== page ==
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[rag-id] /ˈræg ɪd/
clothed in tattered garments:
a ragged old man.
torn or worn to rags; tattered:
ragged clothing.
shaggy, as an animal, its coat, etc.
having loose or hanging shreds or fragmentary bits:
a ragged wound.
full of rough or sharp projections; jagged:
ragged stones.
in a wild or neglected state:
a ragged garden.
rough, imperfect, or faulty:
a ragged piece of work.
harsh, as sound, the voice, etc.
(of a column of type) set or printed with one side unjustified; either flush left with the right side unjustified (ragged right) or flush right with the left side unjustified (ragged left)
Origin of ragged
1250-1300; Middle English ragget. See rag1, -ed3
Related forms
raggedly, adverb
raggedness, noun
1. shabby, poor. 2. shredded, rent.
1. neat. Unabridged
Based on the Random House Dictionary, © Random House, Inc. 2015.
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Examples from the Web for raggedly
Historical Examples
  • Ayaw tagaktagaka (itagaktagak), Recite it together in unison, not raggedly.

  • They were determined men, raggedly clothed and bearded; incurious of gaze and uncommunicative of speech—but armed and purposeful.

    When 'Bear Cat' Went Dry Charles Neville Buck
  • He came into town unshorn, wild-looking, often raggedly clad, yet always with the same wistful hunger in his eyes.

    The Trail of '98 Robert W. Service
  • The German line emerged from the smoke, raggedly but yet solidly enough to overwhelm the weakened defense.

    Grapes of wrath Boyd Cable
  • But it was not this alone that made his breath come short and raggedly.

    The Yukon Trail William MacLeod Raine
  • From his raggedly whiskered lips burst a growl and a yawp which, too late, he regretted.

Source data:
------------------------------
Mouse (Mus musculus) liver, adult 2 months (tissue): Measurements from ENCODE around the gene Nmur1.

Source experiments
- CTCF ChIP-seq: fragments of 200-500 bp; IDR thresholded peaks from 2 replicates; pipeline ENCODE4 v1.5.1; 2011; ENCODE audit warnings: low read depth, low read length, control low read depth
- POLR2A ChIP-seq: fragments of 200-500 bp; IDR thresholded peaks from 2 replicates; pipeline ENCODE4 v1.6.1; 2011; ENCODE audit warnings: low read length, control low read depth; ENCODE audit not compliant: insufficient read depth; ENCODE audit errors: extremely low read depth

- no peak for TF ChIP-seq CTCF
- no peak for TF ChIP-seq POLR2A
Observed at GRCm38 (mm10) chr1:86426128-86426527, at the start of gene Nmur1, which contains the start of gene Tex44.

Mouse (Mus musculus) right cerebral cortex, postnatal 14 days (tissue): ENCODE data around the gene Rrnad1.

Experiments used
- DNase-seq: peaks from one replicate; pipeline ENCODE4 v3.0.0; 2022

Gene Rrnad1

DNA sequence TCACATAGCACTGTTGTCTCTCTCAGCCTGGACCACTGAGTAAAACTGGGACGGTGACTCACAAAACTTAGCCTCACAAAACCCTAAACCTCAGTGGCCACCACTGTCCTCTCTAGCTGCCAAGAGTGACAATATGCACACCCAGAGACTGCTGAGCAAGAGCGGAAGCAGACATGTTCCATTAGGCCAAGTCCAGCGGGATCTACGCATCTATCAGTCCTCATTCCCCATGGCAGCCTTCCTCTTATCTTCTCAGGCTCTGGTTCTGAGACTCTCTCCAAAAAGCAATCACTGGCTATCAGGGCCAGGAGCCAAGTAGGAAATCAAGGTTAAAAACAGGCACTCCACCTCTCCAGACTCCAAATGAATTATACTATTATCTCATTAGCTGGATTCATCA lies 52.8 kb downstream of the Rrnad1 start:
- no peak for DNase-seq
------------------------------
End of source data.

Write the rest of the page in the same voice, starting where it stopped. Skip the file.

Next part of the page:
The Tyranny of Weakness Charles Neville Buck
  • His short beard was raggedly trimmed; his grizzled hair began to show the scalp.

    In the Year of Jubilee George Gissing
  • He looked up at the spreading plane that tore off raggedly against the night.

    The Jewels of Aptor Samuel R. Delany
  • Barefooted, long-haired, raggedly clad, and very young—a mere child of fourteen or so—she was.

    Istar of Babylon Margaret Horton Potter
  • Over the island, and raggedly clasping its sides, hung a cloud, the only one visible in the sky.

    The Mystery Stewart Edward White and Samuel Hopkins Adams
British Dictionary definitions for raggedly


(of clothes) worn to rags; tattered
(of a person) dressed in shabby tattered clothes
having a neglected or unkempt appearance: ragged weeds
having a loose, rough, or uneven surface or edge; jagged
uneven or irregular: a ragged beat, a ragged shout
Derived Forms
raggedly, adverb
raggedness, noun
Word Origin
C13: probably from raggerag1
Collins English Dictionary - Complete & Unabridged 2012 Digital Edition
© William Collins Sons & Co. Ltd. 1979, 1986 © HarperCollins
Publishers 1998, 2000, 2003, 2005, 2006, 2007, 2009, 2012
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Word Origin and History for raggedly



"rough, shaggy," c.1300, past participle adjective as though from a verb form of rag (n.). Cf. Latin pannosus "ragged, wrinkly," from pannus "piece of cloth." But the word might reflect a broader, older meaning; perhaps from or reinforced by Old Norse raggaðr "shaggy," via Old English raggig "shaggy, bristly, rough" (which, Barnhart writes, "was almost surely developed from Scandinavian"). Of clothes, early 14c.; of persons, late 14c. To run (someone) ragged is from 1915. Related: Raggedly; raggedness.

Online Etymology Dictionary, © 2010 Douglas Harper
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Slang definitions & phrases for raggedly


Related Terms

run someone ragged

The Dictionary of American Slang, Fourth Edition by Barbara Ann Kipfer, PhD. and Robert L. Chapman, Ph.D.
Copyright (C) 2007 by HarperCollins Publishers.
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Idioms and Phrases with raggedly


The American Heritage® Idioms Dictionary
Copyright © 2002, 2001, 1995 by Houghton Mifflin Company. Published by Houghton Mifflin Company.
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